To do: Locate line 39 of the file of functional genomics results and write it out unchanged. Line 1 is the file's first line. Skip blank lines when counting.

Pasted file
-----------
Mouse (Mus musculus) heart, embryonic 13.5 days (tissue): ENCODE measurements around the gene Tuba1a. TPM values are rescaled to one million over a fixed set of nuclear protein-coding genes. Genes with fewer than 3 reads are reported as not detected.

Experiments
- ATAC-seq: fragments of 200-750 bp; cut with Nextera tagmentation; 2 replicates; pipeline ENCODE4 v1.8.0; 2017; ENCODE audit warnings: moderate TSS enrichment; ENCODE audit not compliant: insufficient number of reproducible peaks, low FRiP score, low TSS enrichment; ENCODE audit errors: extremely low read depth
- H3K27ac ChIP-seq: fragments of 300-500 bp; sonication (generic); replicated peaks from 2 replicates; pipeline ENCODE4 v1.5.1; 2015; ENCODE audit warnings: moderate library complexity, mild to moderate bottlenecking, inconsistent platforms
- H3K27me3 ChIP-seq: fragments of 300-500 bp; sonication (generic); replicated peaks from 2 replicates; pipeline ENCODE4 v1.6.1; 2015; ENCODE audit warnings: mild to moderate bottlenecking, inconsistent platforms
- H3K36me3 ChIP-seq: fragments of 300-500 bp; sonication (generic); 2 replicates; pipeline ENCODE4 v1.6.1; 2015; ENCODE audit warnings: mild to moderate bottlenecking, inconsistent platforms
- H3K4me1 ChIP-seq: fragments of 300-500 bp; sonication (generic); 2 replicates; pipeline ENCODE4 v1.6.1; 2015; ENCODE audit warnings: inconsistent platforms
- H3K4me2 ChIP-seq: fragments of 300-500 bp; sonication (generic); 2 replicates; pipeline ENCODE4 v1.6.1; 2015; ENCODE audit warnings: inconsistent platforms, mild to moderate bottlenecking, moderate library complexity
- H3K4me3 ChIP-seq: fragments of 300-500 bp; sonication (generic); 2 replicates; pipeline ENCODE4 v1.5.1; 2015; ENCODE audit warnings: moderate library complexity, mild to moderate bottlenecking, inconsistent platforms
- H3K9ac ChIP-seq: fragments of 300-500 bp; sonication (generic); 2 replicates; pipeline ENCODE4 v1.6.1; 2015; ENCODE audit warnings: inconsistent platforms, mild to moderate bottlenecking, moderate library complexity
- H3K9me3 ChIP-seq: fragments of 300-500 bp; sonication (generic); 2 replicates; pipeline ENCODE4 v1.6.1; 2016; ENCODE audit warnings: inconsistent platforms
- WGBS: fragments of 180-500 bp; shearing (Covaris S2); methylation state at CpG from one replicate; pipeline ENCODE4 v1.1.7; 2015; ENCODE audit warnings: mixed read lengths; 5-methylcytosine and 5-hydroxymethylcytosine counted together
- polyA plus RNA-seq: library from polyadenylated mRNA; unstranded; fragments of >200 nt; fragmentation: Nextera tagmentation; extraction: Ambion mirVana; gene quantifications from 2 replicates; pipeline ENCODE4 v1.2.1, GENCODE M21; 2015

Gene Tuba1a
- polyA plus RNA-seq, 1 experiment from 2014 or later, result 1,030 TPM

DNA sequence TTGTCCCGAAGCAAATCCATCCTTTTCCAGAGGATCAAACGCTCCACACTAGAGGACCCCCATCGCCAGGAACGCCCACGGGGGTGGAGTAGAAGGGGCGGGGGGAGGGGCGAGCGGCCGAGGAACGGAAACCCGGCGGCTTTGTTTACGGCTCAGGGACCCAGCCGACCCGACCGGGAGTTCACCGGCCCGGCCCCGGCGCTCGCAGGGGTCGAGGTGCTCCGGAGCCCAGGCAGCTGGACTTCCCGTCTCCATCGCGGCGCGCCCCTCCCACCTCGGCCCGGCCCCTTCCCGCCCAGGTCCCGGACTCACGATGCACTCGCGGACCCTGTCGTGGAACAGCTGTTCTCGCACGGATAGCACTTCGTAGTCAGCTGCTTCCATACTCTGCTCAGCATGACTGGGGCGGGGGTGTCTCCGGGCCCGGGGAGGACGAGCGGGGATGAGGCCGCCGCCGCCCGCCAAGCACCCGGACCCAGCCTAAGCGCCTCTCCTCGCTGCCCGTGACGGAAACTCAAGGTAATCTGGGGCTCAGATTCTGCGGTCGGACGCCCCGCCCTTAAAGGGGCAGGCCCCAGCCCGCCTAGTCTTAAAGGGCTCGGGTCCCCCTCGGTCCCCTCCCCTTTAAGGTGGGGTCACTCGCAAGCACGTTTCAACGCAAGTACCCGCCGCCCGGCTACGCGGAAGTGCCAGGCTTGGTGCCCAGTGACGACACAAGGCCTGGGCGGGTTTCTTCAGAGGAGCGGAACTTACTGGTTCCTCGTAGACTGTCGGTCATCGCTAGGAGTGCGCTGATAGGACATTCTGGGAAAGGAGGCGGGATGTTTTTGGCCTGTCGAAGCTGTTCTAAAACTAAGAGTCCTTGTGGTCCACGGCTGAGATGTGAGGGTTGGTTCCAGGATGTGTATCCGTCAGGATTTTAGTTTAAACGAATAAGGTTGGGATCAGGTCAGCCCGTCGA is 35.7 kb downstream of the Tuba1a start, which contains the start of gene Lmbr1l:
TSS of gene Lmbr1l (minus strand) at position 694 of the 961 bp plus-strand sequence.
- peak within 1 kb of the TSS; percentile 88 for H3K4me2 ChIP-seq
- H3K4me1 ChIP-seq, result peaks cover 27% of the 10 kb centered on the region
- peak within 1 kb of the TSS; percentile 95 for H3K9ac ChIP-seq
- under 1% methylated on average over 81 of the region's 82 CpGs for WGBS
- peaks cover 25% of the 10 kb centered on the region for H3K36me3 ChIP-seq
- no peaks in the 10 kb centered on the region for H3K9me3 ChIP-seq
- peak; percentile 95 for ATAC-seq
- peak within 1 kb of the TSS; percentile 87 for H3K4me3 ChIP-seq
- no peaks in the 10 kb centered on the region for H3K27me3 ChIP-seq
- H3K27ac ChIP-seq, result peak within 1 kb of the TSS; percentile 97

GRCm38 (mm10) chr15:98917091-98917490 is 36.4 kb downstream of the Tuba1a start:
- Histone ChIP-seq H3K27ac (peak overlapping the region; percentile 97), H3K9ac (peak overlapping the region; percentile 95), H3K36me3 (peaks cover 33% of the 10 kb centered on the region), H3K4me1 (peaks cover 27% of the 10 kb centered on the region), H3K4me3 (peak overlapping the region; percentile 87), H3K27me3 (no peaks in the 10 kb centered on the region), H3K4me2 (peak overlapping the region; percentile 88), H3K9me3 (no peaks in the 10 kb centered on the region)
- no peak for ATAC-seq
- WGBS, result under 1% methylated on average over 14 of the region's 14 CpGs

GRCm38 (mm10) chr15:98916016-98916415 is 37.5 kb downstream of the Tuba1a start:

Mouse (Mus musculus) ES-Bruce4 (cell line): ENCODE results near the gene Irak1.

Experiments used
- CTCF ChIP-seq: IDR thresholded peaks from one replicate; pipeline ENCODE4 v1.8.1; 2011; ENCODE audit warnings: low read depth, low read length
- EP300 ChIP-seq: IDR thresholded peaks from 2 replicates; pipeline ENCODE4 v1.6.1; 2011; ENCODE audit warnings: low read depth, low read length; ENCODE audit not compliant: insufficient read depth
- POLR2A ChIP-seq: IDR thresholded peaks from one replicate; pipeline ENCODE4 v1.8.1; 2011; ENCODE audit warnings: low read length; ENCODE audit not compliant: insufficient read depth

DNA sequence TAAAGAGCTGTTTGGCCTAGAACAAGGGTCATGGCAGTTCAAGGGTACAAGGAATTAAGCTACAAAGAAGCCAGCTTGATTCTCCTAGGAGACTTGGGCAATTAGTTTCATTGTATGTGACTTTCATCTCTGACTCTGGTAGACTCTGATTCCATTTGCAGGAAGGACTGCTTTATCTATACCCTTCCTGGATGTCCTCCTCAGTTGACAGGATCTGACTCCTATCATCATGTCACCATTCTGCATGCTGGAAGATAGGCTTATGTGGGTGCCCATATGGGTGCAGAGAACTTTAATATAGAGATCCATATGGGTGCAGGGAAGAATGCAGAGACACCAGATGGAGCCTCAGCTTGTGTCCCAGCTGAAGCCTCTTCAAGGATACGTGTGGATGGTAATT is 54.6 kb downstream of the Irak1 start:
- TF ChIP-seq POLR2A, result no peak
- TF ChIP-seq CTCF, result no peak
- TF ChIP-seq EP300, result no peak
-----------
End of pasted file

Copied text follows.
- TF ChIP-seq POLR2A, result no peak